John Kerry would surely prefer to have been elected last November than vindicated this June, but sometimes you have to take what you can get. And on at least one front this week, what Kerry can get is some sense that he was right and George W. Bush was wrong on a serious foreign policy matter.
The matter: North Korea. In his first debate with Bush, Kerry vowed to begin bilateral discussions between North Korea and the United States. Bush's response: "I can't tell you how big a mistake I think that is, to have bilateral talks with North Korea. It's precisely what Kim Jong Il wants. It will cause the six-party talks to evaporate. It will mean that China no longer is involved in convincing, along with us, for Kim Jong Il to get rid of his weapons. It's a big mistake to do that. We must have China's leverage on Kim Jong Il, besides ourselves."
So what is the Bush administration saying now? According to the New York Times, senior Bush administration officials say that the deadlock in the six-way talks -- a deadlock that began last June, well before the presidential debates -- is untenable and that the United States needs to find "a new strategy to persuade the Koreans to disarm." "In a change that reflects a failure of the present policy," the Times said earlier this week, "some officials say that they will no longer rely on China to sway the North Koreans" because they "now realize" that China "may never be willing to use its leverage over North Korea."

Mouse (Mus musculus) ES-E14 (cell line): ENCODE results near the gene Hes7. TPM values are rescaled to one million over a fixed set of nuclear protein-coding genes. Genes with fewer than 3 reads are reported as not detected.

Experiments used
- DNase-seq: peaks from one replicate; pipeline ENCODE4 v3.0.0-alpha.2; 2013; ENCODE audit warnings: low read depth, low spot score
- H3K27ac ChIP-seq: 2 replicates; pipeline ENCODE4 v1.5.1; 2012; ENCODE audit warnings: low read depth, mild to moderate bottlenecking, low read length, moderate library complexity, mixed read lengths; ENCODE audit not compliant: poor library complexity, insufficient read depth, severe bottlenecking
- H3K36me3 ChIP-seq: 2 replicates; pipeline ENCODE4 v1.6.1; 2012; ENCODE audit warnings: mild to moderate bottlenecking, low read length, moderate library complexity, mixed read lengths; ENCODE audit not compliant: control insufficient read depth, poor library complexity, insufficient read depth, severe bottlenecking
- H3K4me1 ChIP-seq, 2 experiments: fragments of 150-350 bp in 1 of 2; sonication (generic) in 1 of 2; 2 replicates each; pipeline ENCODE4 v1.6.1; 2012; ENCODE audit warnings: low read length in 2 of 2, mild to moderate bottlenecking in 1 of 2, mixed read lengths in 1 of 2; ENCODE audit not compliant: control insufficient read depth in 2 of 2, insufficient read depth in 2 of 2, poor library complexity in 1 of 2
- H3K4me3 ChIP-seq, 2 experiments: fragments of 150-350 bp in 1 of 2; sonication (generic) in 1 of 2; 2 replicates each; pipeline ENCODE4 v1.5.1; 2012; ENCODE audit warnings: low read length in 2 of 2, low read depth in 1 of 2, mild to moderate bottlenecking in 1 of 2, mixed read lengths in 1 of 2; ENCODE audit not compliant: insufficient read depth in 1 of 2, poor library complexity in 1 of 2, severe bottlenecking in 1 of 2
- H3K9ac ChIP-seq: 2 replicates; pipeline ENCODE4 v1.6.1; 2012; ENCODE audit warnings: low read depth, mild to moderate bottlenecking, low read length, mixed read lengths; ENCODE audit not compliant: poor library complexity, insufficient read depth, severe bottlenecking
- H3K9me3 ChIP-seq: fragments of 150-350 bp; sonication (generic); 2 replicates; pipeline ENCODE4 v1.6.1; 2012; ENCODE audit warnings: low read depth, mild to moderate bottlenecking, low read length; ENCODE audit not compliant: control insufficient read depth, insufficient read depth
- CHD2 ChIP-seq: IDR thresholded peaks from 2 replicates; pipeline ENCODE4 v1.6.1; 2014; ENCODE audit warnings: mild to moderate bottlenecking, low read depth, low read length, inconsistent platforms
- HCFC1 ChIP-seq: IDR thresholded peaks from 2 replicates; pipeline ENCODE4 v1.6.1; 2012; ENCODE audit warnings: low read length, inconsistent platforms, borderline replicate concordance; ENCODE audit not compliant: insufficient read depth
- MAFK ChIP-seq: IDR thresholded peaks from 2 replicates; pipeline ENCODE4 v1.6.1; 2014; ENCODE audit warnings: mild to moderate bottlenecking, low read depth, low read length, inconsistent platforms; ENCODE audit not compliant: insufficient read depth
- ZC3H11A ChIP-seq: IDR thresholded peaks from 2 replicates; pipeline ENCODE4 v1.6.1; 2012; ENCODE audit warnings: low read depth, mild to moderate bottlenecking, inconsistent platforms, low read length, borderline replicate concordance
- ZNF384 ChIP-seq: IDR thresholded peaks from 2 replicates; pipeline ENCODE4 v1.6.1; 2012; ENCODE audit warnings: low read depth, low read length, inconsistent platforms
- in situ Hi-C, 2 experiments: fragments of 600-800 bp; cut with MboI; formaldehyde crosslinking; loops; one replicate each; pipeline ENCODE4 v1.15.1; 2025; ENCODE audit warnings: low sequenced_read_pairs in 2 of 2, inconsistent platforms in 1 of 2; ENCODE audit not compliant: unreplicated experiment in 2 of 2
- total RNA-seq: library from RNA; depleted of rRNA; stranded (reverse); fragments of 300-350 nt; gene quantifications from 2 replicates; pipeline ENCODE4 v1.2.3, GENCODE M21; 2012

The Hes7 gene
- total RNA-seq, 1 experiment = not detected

Score one for the junior senator from Massachusetts. And while it isn't vindication, exactly, Kerry can also take some kind of bemused comfort in the comments of Vice President Dick Cheney this week. During the campaign, the Republicans went ballistic on Kerry after he said that he'd substantially reduce the number of U.S. troops in Iraq by 2008. The GOP accused Kerry of having a "cut and run" policy on Iraq, of emboldening the insurgents by suggesting that they merely had to "wait out" U.S. troops.
And what did Cheney say this week? When Larry King asked him if he thought there would be a substantial reduction in U.S. troops in Iraq by 2008, Cheney said: "I do."